By Tabitha Hanson (originally published at Feminist Mormon Housewives July 2012 under the title “The Tipping Point”)
Every Sunday, I attend worship services at the LDS church building where Stuart Matis took his own life 12 years ago. He was gay and he was LDS and the combination of the two caused him intense pain. Every Sunday, I cross the threshold of that building, where smiley faces and shiny families flow in and out – in palpable contrast to Stewart and his pain. They have their scriptures in hand, eager to learn, discuss and gather around the gospel of Jesus Christ… most are oblivious to the struggle and anguish of this beautiful life that ended on our steps. I’ve known vaguely of Stuart’s suicide for several years, but one evening about two months ago, as I settled in to go to bed, his story came rushing back to me and I needed to know more. I grabbed my phone, turned to Google, and I read and read. And I wept. How did this happen? Why did this happen? How could the source of most everything I know about Jesus Christ also be the source of such tragedy? This was my Tipping Point.
This was the gust of wind that would rip at my beautiful house, my testimony of the truthfulness of the LDS faith, and expose weak and damaged beams that I had been ignoring – Prop 8, patriarchy, church history. Fast and furious, this wind has blown and I now stand stark against the sky, like a tornado victim, amongst the rubble of what was. All that’s left, with the carnage of my house strewn about my feet, is my foundation. And for the first time, with the beautiful, yet flawed house removed, I can see my foundation clearly – it’s all I’ve got left with which to rebuild…and I love what I see. I see a foundation of a belief in the love of God for all mankind and the edict to go forth and live and love in manner of Jesus Christ. I feel less fear and a resultant capacity for increased love. Now unobscured, I see sunshine and an open sky.
These are my personal experiences between myself and God. What then of some of my other roles as mother-to-four and wife of a devout and dedicated orthodox Mormon husband? I like to believe that this house will not crumble in the same manner; that our foundation and majority of our framework is strong, and that the few now shaky beams can be re-built, or retro-fitted as we’d say in California. But, as I slowly rebuild my house of faith and I ponder my role within my Mormon community, and juxtapose it with my commitment to be honest with myself and others, I keep finding myself circling back to my gay brothers and sisters, particularly those who are or were Mormon. I have spent time listening to their stories on podcasts and even YouTube. Recently, I heard the story of one young gay return missionary as he expressed something to the affect, “I am Mormon. You can’t take the Mormon out of me any easier than you can take the Gay out me. It’s part of who I am.” He went on to share his sincere desire to be able to attend church with his partner some day, to hold a calling and to raise children within a ward community. He wanted to be able to feel welcome and loved in a ward, as a complete and sexual human being with a deeply fulfilling life and family. As I listened to his story, I wanted to shout back into the screen, “Come to my ward! I will be here! I will stand with you. There are members out there who want and need you here, if you decide this is where you want to be.” I don’t even know if this is where I want to be, but as long as there are gay LDS members who want to be here, I will be here waiting for you. I may be standing in my pile of rubble, the wind might even still be blowing, but my foundation is strong. We can stand together in a place of love and knowledge of our worth and goodness, and with hope for greater awareness and possibly even change. In the meantime, each Sunday, as I walk through the doors of my church building, I will see those shiny, happy people and I will love them, but I will see Stuart too.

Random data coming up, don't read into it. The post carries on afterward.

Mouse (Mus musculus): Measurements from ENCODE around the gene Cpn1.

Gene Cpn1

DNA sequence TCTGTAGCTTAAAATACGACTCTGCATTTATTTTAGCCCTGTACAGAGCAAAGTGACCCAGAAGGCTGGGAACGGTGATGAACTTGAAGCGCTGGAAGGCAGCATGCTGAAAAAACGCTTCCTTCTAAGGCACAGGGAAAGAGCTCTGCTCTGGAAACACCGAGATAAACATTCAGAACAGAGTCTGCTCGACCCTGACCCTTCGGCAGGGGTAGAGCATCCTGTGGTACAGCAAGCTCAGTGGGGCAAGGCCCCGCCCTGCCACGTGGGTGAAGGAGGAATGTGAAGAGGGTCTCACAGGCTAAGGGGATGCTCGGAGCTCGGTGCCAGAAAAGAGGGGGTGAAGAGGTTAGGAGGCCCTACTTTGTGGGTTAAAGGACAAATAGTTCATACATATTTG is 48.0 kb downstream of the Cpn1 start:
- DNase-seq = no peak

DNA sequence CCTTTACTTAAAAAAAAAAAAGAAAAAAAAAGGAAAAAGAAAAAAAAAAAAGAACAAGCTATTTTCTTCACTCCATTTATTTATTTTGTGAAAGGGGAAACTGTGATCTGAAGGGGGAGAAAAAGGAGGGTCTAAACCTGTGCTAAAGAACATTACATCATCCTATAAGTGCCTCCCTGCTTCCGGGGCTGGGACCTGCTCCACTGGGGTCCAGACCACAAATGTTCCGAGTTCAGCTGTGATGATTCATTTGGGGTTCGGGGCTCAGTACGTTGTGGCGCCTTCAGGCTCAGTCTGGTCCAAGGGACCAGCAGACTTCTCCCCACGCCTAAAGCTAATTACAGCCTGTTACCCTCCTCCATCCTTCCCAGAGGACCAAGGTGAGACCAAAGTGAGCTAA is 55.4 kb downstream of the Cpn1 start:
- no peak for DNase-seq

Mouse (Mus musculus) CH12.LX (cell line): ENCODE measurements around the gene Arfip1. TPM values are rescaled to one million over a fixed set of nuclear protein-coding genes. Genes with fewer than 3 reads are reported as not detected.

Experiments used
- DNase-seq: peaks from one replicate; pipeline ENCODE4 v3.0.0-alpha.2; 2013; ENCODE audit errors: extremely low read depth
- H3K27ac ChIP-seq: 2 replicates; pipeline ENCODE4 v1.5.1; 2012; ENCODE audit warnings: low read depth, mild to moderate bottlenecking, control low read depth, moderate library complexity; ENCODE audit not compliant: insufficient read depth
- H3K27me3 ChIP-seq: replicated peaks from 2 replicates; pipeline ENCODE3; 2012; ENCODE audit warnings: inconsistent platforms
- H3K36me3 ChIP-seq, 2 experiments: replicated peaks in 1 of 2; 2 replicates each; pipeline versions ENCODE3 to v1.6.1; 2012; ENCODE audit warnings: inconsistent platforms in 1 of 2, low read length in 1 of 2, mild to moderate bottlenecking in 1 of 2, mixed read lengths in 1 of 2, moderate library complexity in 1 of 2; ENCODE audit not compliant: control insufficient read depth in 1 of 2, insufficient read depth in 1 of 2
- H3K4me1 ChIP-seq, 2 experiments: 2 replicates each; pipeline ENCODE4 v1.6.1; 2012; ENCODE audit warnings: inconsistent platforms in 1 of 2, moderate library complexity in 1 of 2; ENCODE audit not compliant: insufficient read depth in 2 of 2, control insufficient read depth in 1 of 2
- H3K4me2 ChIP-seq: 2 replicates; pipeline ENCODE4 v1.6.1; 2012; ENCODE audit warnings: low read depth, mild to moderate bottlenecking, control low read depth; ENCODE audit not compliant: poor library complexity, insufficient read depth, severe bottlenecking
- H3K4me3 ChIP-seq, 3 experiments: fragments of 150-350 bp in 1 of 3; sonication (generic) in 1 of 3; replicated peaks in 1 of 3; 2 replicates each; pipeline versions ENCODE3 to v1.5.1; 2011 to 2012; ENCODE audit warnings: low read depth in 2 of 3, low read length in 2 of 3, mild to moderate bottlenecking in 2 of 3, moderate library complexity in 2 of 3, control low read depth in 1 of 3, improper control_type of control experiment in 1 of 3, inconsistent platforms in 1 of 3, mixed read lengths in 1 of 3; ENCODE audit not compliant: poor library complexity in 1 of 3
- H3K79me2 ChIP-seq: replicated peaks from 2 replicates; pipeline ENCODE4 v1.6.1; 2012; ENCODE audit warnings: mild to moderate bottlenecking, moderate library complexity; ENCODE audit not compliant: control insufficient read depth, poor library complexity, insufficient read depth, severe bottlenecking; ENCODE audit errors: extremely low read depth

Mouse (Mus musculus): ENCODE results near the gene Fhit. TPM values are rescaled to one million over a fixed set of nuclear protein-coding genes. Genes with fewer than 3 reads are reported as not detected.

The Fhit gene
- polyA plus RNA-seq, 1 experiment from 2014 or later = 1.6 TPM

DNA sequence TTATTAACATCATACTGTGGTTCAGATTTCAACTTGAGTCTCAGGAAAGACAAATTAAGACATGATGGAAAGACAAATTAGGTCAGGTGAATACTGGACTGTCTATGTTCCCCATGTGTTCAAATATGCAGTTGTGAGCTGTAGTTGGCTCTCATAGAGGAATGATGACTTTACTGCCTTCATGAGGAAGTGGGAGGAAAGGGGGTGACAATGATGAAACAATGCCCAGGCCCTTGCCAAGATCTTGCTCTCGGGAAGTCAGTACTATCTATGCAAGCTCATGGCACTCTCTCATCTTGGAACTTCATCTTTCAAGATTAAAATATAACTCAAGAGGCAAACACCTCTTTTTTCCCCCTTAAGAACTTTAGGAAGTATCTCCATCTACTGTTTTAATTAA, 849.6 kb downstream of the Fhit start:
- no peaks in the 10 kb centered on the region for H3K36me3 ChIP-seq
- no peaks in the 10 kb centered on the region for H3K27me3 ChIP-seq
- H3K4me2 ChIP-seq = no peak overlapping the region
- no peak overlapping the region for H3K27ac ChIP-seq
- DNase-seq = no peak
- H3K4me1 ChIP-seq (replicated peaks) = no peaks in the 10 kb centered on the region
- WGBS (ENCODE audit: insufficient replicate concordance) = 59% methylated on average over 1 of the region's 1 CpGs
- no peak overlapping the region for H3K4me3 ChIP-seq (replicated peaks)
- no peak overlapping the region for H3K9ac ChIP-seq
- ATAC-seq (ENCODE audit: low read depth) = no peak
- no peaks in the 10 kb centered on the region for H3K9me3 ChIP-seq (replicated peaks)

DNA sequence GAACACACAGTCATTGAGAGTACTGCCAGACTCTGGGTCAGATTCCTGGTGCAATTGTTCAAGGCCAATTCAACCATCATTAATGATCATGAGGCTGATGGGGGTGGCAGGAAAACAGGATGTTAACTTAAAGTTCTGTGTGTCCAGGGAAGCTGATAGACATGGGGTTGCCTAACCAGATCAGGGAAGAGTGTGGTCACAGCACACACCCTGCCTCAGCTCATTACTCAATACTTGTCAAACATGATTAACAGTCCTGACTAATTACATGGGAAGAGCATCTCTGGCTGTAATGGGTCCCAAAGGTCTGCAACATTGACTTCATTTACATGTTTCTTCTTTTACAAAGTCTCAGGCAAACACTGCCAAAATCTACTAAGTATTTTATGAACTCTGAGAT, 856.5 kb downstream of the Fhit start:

(My full time job is as a busy mother of 4 kids, ages 4-14, and I consider myself to be a straight ally within the church. In studying and pondering LDS LGBT issues over the last 1.5 years, I have learned a tremendous amount about myself, spirituality, and discipleship.)